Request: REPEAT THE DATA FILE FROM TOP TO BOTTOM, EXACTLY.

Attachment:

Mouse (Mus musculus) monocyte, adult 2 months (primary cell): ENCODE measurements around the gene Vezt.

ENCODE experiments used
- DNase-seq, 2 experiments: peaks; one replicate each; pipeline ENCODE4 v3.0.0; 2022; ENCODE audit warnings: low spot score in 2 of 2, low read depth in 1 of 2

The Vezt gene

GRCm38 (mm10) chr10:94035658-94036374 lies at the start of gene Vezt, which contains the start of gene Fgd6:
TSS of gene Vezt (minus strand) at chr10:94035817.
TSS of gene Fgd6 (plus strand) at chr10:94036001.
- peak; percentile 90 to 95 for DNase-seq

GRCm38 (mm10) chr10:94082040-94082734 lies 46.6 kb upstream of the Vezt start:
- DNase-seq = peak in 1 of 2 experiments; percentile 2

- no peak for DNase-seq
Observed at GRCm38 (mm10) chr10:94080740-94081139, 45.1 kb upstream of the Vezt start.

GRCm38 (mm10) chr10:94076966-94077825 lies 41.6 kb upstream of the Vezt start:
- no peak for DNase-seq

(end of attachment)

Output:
Mouse (Mus musculus) monocyte, adult 2 months (primary cell): ENCODE measurements around the gene Vezt.

ENCODE experiments used
- DNase-seq, 2 experiments: peaks; one replicate each; pipeline ENCODE4 v3.0.0; 2022; ENCODE audit warnings: low spot score in 2 of 2, low read depth in 1 of 2

The Vezt gene

GRCm38 (mm10) chr10:94035658-94036374 lies at the start of gene Vezt, which contains the start of gene Fgd6:
TSS of gene Vezt (minus strand) at chr10:94035817.
TSS of gene Fgd6 (plus strand) at chr10:94036001.
- peak; percentile 90 to 95 for DNase-seq

GRCm38 (mm10) chr10:94082040-94082734 lies 46.6 kb upstream of the Vezt start:
- DNase-seq = peak in 1 of 2 experiments; percentile 2

- no peak for DNase-seq
Observed at GRCm38 (mm10) chr10:94080740-94081139, 45.1 kb upstream of the Vezt start.

GRCm38 (mm10) chr10:94076966-94077825 lies 41.6 kb upstream of the Vezt start:
- no peak for DNase-seq